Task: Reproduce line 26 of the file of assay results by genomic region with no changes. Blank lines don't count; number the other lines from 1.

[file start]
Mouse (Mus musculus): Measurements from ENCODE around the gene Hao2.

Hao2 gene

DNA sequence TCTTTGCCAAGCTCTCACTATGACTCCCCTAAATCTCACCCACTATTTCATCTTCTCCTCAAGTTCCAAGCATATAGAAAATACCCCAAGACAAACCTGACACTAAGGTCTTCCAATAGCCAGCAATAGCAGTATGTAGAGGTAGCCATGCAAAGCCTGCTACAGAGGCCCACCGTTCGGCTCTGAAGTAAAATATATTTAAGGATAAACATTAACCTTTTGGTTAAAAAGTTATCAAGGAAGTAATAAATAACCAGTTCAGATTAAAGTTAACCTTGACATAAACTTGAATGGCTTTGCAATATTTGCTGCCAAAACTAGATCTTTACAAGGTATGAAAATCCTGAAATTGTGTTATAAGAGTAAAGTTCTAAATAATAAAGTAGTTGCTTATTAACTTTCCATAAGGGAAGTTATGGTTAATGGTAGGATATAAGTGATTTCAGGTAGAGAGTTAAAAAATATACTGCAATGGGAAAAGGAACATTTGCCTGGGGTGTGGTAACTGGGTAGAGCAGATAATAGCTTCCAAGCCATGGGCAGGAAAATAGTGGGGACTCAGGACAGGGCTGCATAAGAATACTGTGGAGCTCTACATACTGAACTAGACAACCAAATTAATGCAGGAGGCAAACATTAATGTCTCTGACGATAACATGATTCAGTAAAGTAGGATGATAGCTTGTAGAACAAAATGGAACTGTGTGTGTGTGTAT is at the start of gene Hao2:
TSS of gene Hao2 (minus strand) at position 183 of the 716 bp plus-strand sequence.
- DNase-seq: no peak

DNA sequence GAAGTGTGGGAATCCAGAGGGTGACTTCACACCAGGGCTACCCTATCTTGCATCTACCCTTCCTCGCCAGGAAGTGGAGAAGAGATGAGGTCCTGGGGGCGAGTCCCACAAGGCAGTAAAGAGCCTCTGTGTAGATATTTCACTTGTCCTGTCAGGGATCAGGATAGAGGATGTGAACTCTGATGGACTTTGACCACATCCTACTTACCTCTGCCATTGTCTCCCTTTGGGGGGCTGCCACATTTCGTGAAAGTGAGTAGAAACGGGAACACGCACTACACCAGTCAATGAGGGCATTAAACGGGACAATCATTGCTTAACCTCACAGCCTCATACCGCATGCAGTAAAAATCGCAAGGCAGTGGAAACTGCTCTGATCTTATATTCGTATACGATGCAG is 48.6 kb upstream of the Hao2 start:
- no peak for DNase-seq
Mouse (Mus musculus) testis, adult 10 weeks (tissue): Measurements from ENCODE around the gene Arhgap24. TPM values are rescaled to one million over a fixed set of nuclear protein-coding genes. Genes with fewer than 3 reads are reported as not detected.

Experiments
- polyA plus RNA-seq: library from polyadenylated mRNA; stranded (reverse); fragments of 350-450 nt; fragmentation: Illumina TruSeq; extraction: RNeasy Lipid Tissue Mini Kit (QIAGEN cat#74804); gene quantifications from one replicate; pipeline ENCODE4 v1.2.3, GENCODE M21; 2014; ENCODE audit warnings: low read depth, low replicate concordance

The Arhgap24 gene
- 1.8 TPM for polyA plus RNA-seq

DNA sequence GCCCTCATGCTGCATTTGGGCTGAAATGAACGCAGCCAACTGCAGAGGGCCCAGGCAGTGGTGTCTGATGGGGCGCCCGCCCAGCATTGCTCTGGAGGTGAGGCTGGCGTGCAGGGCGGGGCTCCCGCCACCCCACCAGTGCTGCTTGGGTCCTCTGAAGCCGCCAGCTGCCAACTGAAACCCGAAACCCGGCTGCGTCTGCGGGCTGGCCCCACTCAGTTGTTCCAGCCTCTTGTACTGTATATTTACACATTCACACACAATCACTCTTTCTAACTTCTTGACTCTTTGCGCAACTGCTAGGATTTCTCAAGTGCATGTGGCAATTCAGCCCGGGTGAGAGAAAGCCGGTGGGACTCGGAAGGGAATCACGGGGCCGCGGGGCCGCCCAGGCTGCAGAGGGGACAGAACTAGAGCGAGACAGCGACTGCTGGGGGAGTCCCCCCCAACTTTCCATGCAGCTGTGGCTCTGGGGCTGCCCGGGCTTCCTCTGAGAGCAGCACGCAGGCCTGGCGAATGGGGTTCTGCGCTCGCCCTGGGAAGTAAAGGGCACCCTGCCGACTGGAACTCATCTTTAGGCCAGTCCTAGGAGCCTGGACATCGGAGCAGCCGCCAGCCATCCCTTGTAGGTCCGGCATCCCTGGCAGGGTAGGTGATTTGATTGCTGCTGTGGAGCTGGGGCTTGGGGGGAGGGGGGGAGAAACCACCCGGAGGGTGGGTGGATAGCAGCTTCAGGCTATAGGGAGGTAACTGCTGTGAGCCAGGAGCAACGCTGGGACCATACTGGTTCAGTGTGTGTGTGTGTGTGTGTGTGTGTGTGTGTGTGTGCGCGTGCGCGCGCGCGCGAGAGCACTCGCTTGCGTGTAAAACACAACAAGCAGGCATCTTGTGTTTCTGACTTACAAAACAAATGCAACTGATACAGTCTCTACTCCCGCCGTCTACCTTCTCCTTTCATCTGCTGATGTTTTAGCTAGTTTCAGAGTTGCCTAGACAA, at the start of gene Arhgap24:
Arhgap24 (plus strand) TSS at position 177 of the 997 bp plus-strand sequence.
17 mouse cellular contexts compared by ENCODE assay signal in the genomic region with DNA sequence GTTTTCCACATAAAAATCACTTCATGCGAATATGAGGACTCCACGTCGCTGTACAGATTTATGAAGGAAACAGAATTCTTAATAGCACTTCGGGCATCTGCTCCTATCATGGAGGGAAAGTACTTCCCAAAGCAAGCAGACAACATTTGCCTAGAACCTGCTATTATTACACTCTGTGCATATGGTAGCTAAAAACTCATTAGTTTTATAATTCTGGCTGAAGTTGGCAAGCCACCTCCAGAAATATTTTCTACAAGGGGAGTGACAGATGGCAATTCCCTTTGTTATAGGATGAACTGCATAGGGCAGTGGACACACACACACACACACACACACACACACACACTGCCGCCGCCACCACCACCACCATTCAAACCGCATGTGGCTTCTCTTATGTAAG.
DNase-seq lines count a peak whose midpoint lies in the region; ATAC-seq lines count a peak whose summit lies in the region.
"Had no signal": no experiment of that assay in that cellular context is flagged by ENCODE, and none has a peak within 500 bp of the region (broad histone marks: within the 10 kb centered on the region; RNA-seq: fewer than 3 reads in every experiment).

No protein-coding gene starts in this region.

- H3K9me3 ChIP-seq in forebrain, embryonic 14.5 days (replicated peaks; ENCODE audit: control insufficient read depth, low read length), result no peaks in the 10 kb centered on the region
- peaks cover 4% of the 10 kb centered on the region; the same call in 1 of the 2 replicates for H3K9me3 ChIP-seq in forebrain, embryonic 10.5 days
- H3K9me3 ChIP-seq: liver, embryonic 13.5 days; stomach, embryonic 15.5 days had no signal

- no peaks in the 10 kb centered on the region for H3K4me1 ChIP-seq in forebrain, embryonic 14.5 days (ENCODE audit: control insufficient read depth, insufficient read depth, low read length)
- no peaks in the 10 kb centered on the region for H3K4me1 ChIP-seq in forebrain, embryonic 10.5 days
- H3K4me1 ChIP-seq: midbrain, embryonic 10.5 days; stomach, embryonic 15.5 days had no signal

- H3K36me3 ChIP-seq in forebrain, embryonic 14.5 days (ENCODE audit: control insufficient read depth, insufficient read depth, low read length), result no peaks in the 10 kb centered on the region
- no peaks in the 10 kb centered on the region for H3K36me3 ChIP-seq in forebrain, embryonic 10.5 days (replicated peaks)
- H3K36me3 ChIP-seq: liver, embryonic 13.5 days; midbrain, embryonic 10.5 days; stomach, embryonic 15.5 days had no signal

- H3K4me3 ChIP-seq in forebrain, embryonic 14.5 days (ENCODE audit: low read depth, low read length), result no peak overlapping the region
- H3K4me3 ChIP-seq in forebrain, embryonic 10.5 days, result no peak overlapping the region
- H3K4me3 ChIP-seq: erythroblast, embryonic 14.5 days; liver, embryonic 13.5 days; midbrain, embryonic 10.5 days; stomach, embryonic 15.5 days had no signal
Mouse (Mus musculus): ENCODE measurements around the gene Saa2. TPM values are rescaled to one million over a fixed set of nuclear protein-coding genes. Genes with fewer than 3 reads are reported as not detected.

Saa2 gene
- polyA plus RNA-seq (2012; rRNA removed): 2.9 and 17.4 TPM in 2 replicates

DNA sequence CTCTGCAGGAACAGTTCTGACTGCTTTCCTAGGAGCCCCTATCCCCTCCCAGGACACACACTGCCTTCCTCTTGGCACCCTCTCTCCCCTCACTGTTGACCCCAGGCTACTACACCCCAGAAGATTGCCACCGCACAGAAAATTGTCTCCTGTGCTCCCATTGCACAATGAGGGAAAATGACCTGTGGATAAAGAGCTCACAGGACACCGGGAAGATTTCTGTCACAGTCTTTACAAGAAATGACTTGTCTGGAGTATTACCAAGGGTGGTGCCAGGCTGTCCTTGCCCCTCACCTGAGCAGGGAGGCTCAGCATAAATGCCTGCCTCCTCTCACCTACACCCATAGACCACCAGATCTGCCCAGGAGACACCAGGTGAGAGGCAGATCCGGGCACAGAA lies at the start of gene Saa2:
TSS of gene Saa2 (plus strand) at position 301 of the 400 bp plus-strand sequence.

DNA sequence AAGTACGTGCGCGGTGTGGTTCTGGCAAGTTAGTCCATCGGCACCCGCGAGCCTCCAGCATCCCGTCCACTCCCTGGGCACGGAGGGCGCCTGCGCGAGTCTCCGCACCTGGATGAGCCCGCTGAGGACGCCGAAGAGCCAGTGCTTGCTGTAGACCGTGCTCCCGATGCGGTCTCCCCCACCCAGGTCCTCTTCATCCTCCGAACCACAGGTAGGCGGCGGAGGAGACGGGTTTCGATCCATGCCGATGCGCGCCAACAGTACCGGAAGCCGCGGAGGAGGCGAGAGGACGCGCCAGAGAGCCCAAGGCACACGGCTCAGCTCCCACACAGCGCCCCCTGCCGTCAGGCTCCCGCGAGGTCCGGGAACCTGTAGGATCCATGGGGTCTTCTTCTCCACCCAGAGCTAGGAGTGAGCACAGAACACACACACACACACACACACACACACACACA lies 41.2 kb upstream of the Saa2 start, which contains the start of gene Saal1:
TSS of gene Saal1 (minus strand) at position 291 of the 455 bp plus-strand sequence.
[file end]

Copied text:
- no peaks in the 10 kb centered on the region for H3K36me3 ChIP-seq in forebrain, embryonic 10.5 days (replicated peaks)